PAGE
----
A few hours in this field, but a lifetime beyond the grass boundaries as Celebrating, Remembering and Fighting Back does not stop once Relay finishes at 2pm.

Since my participation in Relay statistics have increased, my own family have become part of those numbers affected by Cancer, my brother and his wife have and are now part of the Relay Purple Warriors, we are happy to celebrate with them and will continue the fight. Current statistics state that One in Two are affected with Cancer, so figuratively speaking that means theoretically that possibly you the reader or me the writer could be one of those statistics, so for that reason alone it is enough to become involved in this fight for a better world for everyone and to help beat Cancer, together.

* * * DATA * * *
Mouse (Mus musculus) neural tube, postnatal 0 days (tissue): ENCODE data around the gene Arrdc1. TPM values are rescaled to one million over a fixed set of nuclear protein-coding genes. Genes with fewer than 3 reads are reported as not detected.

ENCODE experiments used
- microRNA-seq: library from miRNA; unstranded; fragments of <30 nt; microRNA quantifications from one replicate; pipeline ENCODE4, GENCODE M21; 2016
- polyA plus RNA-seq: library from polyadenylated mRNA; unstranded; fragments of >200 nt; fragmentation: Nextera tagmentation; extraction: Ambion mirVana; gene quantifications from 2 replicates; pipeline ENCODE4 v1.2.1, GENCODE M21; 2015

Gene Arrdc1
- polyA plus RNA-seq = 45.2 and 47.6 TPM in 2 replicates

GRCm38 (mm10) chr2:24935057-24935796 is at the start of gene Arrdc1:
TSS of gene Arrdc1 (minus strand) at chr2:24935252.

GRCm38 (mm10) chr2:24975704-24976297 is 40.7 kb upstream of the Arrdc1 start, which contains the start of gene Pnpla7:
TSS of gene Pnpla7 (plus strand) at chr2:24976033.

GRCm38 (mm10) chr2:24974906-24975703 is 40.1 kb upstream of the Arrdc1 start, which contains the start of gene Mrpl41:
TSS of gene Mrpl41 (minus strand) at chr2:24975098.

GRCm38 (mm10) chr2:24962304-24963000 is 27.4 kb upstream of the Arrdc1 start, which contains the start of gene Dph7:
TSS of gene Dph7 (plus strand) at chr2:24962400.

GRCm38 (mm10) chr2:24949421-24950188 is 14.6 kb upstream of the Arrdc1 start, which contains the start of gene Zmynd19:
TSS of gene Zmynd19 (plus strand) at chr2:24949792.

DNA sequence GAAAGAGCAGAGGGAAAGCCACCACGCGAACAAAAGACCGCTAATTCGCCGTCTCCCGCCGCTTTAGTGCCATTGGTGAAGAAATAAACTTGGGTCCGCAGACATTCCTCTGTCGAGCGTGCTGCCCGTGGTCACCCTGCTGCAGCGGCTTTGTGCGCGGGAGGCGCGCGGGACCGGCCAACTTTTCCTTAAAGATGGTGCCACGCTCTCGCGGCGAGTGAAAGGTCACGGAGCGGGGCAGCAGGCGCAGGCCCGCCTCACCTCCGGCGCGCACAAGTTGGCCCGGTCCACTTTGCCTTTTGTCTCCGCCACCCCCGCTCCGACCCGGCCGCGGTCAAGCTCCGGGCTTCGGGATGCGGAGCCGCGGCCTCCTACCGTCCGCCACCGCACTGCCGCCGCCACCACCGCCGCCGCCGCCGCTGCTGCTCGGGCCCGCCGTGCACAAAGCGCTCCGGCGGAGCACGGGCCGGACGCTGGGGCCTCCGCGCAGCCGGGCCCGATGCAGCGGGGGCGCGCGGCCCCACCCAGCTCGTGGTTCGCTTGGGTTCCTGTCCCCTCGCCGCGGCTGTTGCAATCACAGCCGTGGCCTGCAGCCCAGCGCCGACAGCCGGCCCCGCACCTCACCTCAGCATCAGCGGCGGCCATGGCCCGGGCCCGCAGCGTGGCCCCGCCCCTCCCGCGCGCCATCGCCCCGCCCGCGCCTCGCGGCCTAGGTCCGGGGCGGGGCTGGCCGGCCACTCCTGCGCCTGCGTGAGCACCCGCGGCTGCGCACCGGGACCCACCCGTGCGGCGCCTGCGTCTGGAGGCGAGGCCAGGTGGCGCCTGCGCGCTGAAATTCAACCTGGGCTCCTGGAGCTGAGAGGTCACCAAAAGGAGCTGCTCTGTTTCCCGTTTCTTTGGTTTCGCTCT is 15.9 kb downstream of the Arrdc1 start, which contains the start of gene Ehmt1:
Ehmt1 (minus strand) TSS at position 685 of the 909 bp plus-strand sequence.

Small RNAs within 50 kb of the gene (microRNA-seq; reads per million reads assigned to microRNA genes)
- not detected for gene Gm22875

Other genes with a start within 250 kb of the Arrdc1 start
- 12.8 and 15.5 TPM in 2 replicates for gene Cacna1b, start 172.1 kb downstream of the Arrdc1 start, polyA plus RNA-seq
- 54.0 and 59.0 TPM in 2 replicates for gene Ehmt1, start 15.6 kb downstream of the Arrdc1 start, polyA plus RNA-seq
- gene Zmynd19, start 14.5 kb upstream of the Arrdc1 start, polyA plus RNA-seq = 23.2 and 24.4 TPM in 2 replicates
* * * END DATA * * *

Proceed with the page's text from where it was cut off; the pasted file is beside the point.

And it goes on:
To sum up from quite a lengthy passage, if you are reading this and have not had the true pleasure and experience of Relay for Life let me recommend that this year, even if for one hour come to visit. You will not regret it and you will find it difficult to leave. You will feel a sense of serene, particularly if you visit for the Candle of Hope – it is special beyond words. It is like a candle in the darkness lit for the first time and the light radiates gently, glowing softly, growing stronger until it can light an area beyond which the visible eye can see.

Watch the light, feel its power and embrace the love that comes from everything that is part of Relay for Life.  It is a moment in time that no matter where you are in the world, you will always be able to recall how you felt. 

Celebrate, Remember, Fight Back.

Memories from Marian O’ Leary, Relay Warrior.